Possessed by the will to carry on
- Mattijs Diepraam, Felix Muelas
- 8W October 1998 issue
- Kauhsen - One of F1's most abysmal efforts, by Mattijs Diepraam
Gianfranco Brancatelli (Arturo Merzario)
1979 Monaco GP (prequalifying)
Not many Italians have basked in the glory of a modern-day Ferrari drive. Michele Alboreto is the one that comes to mind readily and he was lucky to land a competitive Ferrari drive - which you can't say for poor Ivan Capelli. After Ludovico Scarfiotti's famous Monza win there was a time - a long time - in which Enzo didn't appreciate one of his countrymen driving his cars. Arturo Merzario was the exception to a rule which only started working well after Little Art was ousted from the team in turmoil.
For in the early seventies the Scuderia hit one of its customary low patches, with 1973 almost bringing its nadir, the team not even showing up at the 'Ring. With Jacky Ickx grabbing a third McLaren seat for the race the atmosphere in the team was more political than ever. Merzario, who had joined the scarlet team in late 1972, got stuck in the middle and saw a successful sportscar career in the Prancing Horse's 312P combined with being Ickx's Barrichello come to a sorry end.
After being done away by Ferrari Merzario only managed to tumble further down the grid. The next three years his main F1 accomplishment was acting as the only constant factor in Frank Williams' beleaguered team. He shone on occasion - his amazing 3rd qualifying spot at Kyalami 1974 particularly standing out - but his efforts were largely seen to waste.
During 1975 he deserted the team to concentrate on his Alfa sportscar programme while the first half of 1976 saw him take on a works March drive. But alas, Messrs Mosley and Herd proved to be a touch overzealous in trying to field four cars, so in the middle of the season Arturo returned back to the Williams fold. But Frank's team, now taken over by Canadian multi-millionaire Walter Wolf, reached probably the worst period of its existence, and with nowhere left to go after Wolf pulled the plug on his Williams support Merzario decided to run his own team for 1977.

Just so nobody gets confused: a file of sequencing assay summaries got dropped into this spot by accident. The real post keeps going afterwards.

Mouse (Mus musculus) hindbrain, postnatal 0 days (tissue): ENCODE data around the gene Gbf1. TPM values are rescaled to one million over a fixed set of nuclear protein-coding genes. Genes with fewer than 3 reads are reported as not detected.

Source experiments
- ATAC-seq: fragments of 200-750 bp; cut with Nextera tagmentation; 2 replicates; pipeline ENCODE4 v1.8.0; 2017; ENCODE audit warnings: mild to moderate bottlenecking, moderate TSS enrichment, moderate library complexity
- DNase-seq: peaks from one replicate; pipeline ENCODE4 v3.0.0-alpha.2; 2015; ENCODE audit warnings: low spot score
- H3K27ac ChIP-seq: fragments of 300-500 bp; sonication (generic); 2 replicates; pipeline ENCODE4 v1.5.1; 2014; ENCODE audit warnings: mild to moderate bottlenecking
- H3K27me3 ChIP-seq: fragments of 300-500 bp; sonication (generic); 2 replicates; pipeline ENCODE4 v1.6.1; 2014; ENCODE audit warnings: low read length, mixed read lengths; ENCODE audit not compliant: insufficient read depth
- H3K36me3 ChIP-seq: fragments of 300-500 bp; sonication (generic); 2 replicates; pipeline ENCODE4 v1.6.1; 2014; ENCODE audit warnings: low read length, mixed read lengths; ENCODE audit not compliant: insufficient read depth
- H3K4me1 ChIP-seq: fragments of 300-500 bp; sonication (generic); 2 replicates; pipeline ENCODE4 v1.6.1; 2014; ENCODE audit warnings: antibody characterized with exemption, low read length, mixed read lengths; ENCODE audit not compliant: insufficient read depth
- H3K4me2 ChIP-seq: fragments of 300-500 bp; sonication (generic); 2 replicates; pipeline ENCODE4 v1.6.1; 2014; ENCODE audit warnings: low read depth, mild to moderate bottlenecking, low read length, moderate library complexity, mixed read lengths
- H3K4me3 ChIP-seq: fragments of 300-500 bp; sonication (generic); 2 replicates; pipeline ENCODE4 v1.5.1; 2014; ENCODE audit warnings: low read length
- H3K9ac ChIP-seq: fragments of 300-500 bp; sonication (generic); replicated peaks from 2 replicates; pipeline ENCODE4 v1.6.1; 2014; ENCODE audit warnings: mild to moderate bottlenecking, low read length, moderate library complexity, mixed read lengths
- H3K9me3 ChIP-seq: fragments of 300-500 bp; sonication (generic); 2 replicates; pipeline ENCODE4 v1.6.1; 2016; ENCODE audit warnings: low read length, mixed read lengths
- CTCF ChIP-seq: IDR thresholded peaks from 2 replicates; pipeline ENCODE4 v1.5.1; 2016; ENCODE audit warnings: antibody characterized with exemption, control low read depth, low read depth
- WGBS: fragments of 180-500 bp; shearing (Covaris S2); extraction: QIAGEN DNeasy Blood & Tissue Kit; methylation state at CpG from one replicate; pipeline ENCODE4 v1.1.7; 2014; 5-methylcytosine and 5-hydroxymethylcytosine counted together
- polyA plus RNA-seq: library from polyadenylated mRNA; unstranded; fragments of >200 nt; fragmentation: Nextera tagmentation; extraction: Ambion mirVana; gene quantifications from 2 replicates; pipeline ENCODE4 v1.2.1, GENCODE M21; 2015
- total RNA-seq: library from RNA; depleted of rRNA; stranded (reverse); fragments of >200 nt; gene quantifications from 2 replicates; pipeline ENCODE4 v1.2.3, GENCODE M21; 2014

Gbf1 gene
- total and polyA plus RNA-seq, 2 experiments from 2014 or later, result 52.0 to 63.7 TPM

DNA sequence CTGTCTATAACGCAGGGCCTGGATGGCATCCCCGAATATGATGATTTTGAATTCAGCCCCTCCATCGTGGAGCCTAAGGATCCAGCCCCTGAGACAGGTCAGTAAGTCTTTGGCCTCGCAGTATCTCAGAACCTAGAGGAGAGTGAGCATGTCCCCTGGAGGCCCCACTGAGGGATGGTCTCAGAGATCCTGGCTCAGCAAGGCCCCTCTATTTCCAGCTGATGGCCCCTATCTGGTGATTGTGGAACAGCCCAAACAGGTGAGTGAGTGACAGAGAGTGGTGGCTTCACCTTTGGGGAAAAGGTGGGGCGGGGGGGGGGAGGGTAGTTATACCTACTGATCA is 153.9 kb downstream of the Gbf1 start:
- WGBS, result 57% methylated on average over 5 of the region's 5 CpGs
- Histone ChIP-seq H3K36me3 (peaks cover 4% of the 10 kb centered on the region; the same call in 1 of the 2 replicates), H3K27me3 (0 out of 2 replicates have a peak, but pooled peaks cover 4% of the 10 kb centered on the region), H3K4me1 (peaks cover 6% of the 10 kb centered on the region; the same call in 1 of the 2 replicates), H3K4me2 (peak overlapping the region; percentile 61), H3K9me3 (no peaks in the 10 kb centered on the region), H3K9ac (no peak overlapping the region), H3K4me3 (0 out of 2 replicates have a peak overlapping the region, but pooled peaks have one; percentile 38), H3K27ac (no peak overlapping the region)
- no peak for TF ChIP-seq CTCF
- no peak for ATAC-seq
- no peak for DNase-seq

Arturo had kept in touch with March and purchased a March chassis for this purpose. He ran the car in seven GPs on the European continent and accepted a single Shadow outing at Zeltweg, which was overshadowed by Alan Jones' famous win.
As if things hadn't turned sour already he then made the foolish decision to build his own Grand Prix car for next season. The DIY concept might have worked in the sixties but in the DFV kit-car age of the late seventies these projects were facing disaster head-on. The story was no different for the Merzario team, its cars even looking slow from the outset. Still, Arturo hung on to his dream for no apparent reason, choosing to ruin his good name instead of bowing out graciously.
After a terrible first season he decided he hadn't received enough humiliation and embarked on a second mission. But the A2 was even worse than the A1, taking Merzario into further misery when he crashed badly in practice at Zolder. The net result was a broken arm.
So for Monaco Little Art asked young Italian F3 Champion and Kauhsen refugee Gianfranco Brancatelli to do the driving honours, in the process taking over Brancatelli's defunct outfit - lock, stock and barrel.
In the end, there was little driving to do. Of course, 'Branca' failed to prequalify the recalcitrant A2 but what was he to do with such an unwieldy device? After being involved in the doomed Kauhsen project Brancatelli was once again stuck between a rock and a hard place. The Kauhsen and Merzario experiences effectively killed off his F1 hopes and Gianfranco turned to touring cars rather successfully, later to become the 1984 European Champion for Volvo.
Merzario himself made a subdued comeback to the race track a few years ago, nowadays racing Centenari and Debora open-top sportscars in the SR2 class of the ISRS, FIA SportsRacing Cup and FIA Sportscar Championship.